Afternoon soon merged into evening, and as the angled sunlight shone through scattered clouds, I gauged the sky and wondered hopefully about the coming sunset. There is something primordially engaging about watching a sunset. It is a goodbye to the day that was, but often a beautiful, satisfying and most grateful goodbye. Sunsets are as unique as the days that bring them; from the muted violet and indigo in cold winter clouds, to the brilliant yellows and oranges of clear summer evenings; from the soft pastel reflections of spring to the low-angled, saturated light of fall. There are the evenings when weather smothers the sky and only the dimming light exists to spur imaginings of the setting sun far above. And then there are the evenings that simply blow our minds; evenings when the atmosphere’s refraction creates a fire of vibrant, burning color and the clouds are perfectly positioned to catch this light within their intricate wisps and folds. I stood upon the summit now with eyes wide and my anticipation building, as just such a sunset began to unfold before me.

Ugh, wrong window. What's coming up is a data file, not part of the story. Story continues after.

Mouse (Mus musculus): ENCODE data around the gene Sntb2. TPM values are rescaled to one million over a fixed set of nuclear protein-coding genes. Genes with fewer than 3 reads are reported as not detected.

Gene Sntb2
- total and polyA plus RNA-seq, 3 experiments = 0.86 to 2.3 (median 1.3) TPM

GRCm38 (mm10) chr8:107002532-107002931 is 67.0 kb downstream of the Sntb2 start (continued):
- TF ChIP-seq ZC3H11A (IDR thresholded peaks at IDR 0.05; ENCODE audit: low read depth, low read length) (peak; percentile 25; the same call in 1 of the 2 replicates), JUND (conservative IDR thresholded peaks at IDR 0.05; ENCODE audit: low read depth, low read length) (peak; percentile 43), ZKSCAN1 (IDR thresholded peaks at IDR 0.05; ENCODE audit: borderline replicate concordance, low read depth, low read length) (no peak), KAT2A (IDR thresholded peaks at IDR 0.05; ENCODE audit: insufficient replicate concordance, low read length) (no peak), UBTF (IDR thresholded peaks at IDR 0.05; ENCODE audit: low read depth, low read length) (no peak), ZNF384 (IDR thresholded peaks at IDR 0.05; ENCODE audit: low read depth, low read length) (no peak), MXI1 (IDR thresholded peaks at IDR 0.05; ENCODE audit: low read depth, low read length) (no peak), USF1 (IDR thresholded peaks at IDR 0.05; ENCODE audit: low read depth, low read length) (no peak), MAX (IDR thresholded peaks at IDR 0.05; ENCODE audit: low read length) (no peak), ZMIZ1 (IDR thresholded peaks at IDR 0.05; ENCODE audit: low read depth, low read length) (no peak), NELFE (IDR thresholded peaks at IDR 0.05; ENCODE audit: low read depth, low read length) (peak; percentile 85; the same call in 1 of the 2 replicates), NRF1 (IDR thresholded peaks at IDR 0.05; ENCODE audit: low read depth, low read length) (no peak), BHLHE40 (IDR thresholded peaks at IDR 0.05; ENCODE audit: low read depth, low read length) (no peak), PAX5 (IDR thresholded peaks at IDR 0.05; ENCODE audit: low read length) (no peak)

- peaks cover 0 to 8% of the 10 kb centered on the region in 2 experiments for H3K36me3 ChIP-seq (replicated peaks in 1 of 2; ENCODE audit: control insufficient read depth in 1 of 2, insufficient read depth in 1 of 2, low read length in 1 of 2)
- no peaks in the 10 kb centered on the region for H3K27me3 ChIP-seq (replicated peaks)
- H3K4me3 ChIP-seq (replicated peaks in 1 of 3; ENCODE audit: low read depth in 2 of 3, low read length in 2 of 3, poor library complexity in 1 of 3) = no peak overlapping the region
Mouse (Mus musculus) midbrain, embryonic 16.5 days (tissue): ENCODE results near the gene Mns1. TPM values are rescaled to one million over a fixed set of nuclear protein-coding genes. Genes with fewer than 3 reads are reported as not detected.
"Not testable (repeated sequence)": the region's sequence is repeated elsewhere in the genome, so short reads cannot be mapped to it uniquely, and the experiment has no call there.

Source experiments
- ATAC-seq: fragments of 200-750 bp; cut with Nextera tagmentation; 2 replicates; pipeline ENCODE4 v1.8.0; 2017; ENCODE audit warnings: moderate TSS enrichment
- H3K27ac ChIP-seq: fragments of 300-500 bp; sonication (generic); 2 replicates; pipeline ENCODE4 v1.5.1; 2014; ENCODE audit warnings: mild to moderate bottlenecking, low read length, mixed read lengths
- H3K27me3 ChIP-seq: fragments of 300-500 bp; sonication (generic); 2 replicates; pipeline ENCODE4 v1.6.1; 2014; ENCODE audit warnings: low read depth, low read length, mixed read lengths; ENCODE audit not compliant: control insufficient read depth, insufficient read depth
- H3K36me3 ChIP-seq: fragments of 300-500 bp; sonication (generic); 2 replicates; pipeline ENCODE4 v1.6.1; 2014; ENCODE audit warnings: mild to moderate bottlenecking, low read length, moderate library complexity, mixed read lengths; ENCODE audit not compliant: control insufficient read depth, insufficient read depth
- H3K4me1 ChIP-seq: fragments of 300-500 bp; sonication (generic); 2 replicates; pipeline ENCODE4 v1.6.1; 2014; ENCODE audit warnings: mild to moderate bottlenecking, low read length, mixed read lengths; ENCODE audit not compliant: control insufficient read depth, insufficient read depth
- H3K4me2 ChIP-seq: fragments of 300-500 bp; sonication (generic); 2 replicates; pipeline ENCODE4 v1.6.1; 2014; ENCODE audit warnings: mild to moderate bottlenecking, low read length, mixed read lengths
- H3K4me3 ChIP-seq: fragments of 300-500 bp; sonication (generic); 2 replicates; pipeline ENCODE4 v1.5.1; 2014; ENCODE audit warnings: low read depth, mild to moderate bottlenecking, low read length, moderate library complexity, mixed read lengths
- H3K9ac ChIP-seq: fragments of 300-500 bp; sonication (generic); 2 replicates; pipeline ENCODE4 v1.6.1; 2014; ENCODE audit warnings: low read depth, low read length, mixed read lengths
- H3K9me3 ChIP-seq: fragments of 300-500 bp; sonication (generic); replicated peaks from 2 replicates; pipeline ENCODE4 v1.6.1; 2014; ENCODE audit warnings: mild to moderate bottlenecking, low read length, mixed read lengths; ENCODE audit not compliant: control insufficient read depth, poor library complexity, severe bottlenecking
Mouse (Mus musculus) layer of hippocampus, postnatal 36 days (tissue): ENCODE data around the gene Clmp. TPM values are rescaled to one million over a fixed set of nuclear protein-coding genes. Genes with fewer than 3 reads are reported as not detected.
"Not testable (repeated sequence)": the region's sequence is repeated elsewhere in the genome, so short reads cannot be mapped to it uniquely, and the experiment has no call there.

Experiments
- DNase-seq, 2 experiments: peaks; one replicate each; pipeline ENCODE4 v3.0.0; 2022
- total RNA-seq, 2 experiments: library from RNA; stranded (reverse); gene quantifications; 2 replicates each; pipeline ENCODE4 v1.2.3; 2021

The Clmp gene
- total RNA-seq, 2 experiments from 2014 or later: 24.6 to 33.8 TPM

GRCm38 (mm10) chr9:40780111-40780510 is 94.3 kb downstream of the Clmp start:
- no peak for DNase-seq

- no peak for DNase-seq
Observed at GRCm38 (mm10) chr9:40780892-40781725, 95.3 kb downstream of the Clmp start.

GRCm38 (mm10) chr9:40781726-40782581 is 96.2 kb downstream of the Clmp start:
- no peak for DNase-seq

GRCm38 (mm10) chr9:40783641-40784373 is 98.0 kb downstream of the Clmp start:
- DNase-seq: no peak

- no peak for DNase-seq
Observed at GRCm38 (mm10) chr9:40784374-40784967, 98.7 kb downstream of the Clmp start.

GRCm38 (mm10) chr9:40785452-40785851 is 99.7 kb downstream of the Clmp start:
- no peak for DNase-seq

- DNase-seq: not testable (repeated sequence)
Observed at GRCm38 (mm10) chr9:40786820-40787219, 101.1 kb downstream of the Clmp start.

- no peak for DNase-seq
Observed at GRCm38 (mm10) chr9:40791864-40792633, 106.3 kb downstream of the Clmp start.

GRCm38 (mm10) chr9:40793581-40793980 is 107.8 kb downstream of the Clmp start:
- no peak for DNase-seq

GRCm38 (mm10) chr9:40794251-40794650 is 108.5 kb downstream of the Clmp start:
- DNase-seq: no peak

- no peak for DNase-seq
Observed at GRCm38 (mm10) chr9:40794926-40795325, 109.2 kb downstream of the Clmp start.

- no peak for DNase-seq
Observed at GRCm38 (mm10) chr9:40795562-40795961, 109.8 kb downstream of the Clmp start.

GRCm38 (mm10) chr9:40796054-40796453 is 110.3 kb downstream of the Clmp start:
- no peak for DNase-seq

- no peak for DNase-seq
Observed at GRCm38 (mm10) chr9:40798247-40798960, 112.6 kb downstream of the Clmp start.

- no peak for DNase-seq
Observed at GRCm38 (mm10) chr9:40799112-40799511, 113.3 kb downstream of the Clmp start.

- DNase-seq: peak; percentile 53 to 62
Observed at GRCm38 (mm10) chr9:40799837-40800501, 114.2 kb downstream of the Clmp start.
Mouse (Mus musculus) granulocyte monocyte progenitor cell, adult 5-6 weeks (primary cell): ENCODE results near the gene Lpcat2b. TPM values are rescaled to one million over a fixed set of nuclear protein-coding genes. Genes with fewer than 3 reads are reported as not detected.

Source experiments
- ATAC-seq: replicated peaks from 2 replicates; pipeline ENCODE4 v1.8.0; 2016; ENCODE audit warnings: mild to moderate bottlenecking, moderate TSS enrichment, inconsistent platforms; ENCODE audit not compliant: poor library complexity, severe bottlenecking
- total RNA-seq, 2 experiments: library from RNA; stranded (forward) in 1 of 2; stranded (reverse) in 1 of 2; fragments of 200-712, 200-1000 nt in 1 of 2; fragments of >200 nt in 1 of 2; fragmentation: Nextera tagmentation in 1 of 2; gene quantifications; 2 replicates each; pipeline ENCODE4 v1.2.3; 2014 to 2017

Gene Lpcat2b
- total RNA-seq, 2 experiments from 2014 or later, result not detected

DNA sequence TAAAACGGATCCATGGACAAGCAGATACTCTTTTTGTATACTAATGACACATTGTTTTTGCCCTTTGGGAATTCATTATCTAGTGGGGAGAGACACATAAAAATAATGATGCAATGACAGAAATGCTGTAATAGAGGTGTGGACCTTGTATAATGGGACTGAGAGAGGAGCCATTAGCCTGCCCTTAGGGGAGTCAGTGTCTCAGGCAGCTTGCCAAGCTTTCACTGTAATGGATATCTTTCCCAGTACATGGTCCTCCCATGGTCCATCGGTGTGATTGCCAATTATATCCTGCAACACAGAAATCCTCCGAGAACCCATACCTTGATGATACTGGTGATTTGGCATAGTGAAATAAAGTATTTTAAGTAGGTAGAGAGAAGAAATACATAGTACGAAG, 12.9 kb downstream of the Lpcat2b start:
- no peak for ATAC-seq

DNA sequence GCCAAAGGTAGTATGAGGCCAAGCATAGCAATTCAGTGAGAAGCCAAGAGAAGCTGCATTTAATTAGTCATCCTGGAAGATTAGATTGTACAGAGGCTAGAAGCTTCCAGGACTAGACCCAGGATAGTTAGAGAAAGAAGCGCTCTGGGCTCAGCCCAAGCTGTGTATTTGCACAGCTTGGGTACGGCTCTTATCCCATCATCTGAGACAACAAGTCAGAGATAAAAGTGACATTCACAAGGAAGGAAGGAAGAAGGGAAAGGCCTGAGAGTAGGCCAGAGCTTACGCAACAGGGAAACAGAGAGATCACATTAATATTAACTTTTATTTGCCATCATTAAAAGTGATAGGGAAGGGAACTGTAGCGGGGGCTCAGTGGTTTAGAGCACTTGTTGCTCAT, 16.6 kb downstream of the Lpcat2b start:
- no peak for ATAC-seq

Thin, separated cloud bands stretched out in long, wind-battered rows above the western horizon. To the far north the remnants of afternoon thunderstorms traversed the southern-most highlands of the Coast Range. Above me, the sky stretched out wide as patchwork clearings shifted from blue to a lighter, cyan tint. Soon a wave of brilliant, concentrated yellows began flooding in from the northwest, engulfing exposed cloud faces and shooting beams of light through their ragged breeches to spotlight the hidden recesses behind. Breaks and patterns in the clouds sprinkled color erratically upon the sky in a spectacle of shadow and light. The eastern faces of high mountains faded steadily, dropping deeper and deeper into shadow, casting broad veils over the valleys below and filling them with an almost liquid darkness. Fiery oranges followed, seeping up in streaks, reaching through the same broken cloud patterns. Soon a warm rainbow of colors painted the vaulted sky and I craned my head back as above me, rays of light caught lower clouds in one color and higher clouds in another. Shadows and textures grew bolder in some areas and weaker in others, then changed again as light continued its play through the interspersed layers of the evening sky. Towering mountain walls transformed into vivid alpine silhouettes, rising impressively into the blazing summer sky. Then finally, the flat, elongated sun reached out with a bulging lobe like the edge of a droplet of water to touch the western shore. And the land engaged it, pulling impulsively down into itself. Above the eastern horizon, a broken band of violet light appeared and began rising in perfect counterpoint, tracing the edge of the earth’s shadow.